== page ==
The One Memory of Flora Banks by Emily Barr
Publishing 12th Jan 2016 from Penguin.
Disability: Anterograde Amnesia.
Seventeen-year-old Flora Banks has no short-term memory. Her mind resets itself several times a day, and has since the age of ten, when the tumor that was removed from Flora's brain took with it her ability to make new memories. That is, until she kisses Drake, her best friend's boyfriend, the night before he leaves town. Miraculously, this one memory breaks through Flora's fractured mind, and sticks. Flora is convinced that Drake is responsible for restoring her memory and making her whole again. So when an encouraging email from Drake suggests she meet him on the other side of the world, Flora knows with certainty that this is the first step toward reclaiming her life.
With little more than the words "be brave" inked into her skin, and written reminders of who she is and why her memory is so limited, Flora sets off on an impossible journey to Svalbard, Norway, the land of the midnight sun, determined to find Drake. But from the moment she arrives in the arctic, nothing is quite as it seems, and Flora must "be brave" if she is ever to learn the truth about herself, and to make it safely home. From Goodreads.
Welcome to Nowhere by Elizabeth Laird
Publishing from 12th Jan 2017 from Macmillan Children's Books.
POC/Ethnic Background: Syrian.
Immigrants/Refugees: Syrian refugee.
Twelve-year-old Omar and his brothers and sisters were born and raised in the beautiful and bustling city of Bosra, Syria. Omar doesn't care about politics - all he wants is to grow up to become a successful businessman who will take the world by storm. But when his clever older brother, Musa, gets mixed up with some young political activists, everything changes . . .
Before long, bombs are falling, people are dying, and Omar and his family have no choice but to flee their home with only what they can carry. Yet no matter how far they run, the shadow of war follows them - until they have no other choice than to attempt the dangerous journey to escape their homeland altogether. But where do you go when you can't go home? From Goodreads.
Margot & Me by Juno Dawson
Publishing 26th Jan 2017 from Hot Key Books
LGBTQ*: There is an "LGBT romance", but no specification is given as it's a spoiler.
Sometimes love has to cross all kinds of barriers . . .
Fliss is on the way to visit her grandmother in Wales - the grandmother who she doesn't get on with - with her mother who is recuperating from chemotherapy. But her mum is getting better, that's the main thing, so Fliss can concentrate on being grouchy and not looking forward to meeting her grandmother Margot, who is so cold and always so unforgiving of Fliss's every mistake . . . But when the six months is up, Fliss consoles herself, she and her mum will go back to London and back to Real Life!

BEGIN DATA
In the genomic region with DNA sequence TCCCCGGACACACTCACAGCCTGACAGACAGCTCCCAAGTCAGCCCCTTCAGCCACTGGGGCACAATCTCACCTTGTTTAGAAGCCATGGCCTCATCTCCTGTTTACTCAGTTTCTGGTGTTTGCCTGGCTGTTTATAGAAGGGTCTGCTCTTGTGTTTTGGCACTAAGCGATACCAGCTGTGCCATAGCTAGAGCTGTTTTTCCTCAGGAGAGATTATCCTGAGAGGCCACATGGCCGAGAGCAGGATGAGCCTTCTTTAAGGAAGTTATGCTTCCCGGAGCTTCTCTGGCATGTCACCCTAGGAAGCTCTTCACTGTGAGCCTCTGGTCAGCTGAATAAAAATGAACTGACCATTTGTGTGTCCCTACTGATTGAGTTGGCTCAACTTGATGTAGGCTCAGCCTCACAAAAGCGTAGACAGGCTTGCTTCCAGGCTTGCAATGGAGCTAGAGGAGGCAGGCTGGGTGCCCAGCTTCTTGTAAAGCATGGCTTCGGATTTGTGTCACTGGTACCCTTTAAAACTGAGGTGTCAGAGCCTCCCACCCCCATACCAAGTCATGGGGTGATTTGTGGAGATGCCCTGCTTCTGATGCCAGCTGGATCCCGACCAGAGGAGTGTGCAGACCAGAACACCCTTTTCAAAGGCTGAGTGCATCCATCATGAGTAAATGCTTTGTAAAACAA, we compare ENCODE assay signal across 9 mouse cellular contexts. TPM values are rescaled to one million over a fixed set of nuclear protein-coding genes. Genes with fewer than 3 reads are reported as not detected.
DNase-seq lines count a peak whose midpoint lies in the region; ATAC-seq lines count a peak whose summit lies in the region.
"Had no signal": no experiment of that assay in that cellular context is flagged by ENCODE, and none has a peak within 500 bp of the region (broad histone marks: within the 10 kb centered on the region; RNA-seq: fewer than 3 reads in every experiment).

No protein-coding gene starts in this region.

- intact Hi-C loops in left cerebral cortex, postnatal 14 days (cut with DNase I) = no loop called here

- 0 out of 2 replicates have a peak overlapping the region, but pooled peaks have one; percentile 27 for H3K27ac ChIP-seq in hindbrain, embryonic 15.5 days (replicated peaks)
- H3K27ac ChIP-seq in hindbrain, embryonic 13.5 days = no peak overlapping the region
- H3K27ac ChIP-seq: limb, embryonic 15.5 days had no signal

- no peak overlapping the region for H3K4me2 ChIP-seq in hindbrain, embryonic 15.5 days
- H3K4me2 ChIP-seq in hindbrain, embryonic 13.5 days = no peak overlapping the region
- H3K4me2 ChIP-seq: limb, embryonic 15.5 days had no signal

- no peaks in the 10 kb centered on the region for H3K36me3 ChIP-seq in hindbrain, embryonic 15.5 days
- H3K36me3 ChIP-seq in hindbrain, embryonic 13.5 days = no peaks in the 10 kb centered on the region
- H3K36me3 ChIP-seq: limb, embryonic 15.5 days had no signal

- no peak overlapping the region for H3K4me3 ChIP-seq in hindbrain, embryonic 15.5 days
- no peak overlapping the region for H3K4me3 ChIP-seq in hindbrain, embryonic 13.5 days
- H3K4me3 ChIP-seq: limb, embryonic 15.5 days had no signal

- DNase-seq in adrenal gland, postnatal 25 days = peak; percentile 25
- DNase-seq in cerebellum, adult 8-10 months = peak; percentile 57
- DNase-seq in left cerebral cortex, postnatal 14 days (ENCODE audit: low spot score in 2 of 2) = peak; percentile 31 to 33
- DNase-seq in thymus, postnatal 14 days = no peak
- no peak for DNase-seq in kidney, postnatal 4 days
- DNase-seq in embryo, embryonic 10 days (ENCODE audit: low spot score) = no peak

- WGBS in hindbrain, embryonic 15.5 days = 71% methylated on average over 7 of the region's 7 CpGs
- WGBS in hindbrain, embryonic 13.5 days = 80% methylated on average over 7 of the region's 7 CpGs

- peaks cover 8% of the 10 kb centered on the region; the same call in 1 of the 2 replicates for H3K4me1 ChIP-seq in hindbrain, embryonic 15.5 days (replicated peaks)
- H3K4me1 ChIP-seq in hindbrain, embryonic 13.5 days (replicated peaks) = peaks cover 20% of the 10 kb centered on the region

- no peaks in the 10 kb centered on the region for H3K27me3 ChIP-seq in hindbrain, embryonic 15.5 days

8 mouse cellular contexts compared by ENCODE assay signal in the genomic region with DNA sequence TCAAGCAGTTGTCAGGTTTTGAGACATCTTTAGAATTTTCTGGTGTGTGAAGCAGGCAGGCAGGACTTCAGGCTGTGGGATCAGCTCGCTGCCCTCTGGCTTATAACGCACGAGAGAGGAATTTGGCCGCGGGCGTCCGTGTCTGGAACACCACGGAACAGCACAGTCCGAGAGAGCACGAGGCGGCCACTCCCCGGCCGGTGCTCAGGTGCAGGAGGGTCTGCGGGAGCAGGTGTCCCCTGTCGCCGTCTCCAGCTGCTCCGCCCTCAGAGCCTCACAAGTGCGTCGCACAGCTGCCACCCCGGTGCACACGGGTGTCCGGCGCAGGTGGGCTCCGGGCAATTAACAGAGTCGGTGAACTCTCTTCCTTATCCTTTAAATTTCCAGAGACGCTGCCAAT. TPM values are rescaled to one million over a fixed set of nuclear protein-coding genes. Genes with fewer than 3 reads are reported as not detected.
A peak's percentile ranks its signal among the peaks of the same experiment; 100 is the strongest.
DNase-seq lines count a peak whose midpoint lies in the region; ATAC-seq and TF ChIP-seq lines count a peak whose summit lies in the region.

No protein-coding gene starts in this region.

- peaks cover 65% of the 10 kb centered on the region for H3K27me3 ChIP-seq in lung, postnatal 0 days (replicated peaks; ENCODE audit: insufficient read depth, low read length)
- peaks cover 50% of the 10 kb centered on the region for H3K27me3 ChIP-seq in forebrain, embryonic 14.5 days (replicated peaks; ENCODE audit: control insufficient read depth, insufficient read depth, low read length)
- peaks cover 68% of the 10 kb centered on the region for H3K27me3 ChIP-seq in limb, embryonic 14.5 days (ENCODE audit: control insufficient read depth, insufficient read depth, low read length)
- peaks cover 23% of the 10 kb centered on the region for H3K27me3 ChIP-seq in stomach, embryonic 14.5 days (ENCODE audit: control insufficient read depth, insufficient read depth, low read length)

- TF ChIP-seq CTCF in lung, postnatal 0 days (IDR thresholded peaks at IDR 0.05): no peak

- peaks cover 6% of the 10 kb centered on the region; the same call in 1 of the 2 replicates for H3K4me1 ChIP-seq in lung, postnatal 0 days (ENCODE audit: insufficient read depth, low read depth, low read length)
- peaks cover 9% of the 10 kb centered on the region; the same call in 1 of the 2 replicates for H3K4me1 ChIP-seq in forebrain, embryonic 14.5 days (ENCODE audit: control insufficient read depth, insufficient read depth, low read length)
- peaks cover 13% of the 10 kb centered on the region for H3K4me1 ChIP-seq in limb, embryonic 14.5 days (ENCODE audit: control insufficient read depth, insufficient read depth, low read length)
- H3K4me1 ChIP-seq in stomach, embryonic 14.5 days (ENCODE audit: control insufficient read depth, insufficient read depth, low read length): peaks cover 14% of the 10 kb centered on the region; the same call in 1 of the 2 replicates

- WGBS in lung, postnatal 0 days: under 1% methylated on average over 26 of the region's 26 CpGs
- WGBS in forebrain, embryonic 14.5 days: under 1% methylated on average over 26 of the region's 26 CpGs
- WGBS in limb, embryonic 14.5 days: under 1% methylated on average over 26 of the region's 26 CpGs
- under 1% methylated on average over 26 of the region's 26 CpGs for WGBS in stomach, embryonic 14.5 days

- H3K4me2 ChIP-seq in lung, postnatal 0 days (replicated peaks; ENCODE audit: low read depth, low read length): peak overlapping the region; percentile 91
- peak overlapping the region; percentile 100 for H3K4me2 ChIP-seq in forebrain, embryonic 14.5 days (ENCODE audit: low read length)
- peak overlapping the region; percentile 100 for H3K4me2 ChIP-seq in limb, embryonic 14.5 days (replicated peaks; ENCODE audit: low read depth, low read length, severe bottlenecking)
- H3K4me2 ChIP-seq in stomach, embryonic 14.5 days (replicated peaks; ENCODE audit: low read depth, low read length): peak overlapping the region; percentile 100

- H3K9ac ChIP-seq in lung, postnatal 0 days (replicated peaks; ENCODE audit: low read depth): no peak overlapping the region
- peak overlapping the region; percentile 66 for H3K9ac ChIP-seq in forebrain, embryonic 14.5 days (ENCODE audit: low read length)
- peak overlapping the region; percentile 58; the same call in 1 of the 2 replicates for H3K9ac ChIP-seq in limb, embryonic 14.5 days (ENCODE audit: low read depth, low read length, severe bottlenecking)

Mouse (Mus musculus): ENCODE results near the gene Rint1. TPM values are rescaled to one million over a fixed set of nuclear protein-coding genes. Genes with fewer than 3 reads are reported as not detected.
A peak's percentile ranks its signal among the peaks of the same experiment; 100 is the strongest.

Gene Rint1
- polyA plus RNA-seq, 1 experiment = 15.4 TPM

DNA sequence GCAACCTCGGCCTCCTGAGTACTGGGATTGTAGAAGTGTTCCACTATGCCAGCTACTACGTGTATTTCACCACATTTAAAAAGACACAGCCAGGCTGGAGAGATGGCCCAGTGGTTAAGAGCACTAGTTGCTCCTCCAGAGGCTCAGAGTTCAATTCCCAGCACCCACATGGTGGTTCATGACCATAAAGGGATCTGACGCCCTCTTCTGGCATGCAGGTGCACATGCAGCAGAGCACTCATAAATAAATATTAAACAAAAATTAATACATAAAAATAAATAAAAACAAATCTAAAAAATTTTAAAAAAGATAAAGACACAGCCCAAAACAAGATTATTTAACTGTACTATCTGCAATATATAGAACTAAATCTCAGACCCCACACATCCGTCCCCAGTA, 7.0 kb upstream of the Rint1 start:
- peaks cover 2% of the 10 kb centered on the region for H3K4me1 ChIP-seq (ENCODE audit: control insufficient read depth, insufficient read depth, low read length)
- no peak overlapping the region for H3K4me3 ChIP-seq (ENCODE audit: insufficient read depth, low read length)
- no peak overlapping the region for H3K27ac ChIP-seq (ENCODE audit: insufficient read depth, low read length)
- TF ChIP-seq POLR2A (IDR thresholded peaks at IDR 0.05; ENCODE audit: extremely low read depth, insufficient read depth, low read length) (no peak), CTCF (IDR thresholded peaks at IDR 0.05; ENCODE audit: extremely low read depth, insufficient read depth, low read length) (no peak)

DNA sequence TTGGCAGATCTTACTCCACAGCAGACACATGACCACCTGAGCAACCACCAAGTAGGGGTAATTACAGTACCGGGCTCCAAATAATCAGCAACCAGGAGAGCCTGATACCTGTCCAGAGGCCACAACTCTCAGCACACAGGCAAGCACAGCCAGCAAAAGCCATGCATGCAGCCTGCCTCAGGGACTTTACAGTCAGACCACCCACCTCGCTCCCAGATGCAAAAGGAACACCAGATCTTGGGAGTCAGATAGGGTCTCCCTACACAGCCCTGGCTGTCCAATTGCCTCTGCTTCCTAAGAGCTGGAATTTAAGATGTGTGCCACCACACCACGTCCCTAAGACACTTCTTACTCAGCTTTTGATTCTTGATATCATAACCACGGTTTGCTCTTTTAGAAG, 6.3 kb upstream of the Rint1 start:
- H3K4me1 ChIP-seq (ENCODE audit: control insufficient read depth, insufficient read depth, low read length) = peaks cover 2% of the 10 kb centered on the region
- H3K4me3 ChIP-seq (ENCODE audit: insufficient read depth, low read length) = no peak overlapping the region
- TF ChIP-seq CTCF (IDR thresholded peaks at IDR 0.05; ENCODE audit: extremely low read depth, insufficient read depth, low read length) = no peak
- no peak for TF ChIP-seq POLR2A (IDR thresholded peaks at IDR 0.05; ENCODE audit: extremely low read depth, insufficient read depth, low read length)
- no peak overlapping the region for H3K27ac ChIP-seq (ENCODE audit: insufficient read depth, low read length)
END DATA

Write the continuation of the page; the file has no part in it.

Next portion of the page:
In the meantime Fliss needs to get used to her new school, not upset the scary girls, and just keep her head down (whilst still making sure that everybody knows she is from London, of course). Then Fliss discovers a diary at the back of her bookcase. It is from the 1940s and is set in World War II, and, Fliss realises, is actually Margot's diary from when she was a young woman during the Blitz. Intrigued, Fliss begins to read. There she discovers a whole new side to Margot, a wartime romance and also Margot's deepest, most buried secret. And it is then that Fliss discovers something terrible in her own life that she is going to have to come to terms with... From Goodreads.
The Memory Book by Lara Avery
Publishing 26th Jan 2017 from Hachette.
Chronic Illness/Disease: Niemann-Pick Type C.
"They tell me that my memory will never be the same, that I'll start forgetting things. At first just a little, and then a lot. So I'm writing to remember."
Samantha McCoy has it all mapped out. First she's going to win the national debating championship, then she's going to move to New York and become a human rights lawyer. But when Sammie discovers that a rare disease is going to take away her memory, the future she'd planned so perfectly is derailed before it’s started. What she needs is a new plan.
So the Memory Book is born: Sammie’s notes to her future self, a document of moments great and small. Realising that her life won't wait to be lived, she sets out on a summer of firsts: The first party; The first rebellion; The first friendship; The last love.
Through a mix of heartfelt journal entries, mementos, and guest posts from friends and family, readers will fall in love with Sammie, a brave and remarkable girl who learns to live and love life fully, even though it's not the life she planned. From Goodreads.
So that's it for January! If there are any I have left out, please do let me know; either leave a comment below or tweet me on Twitter.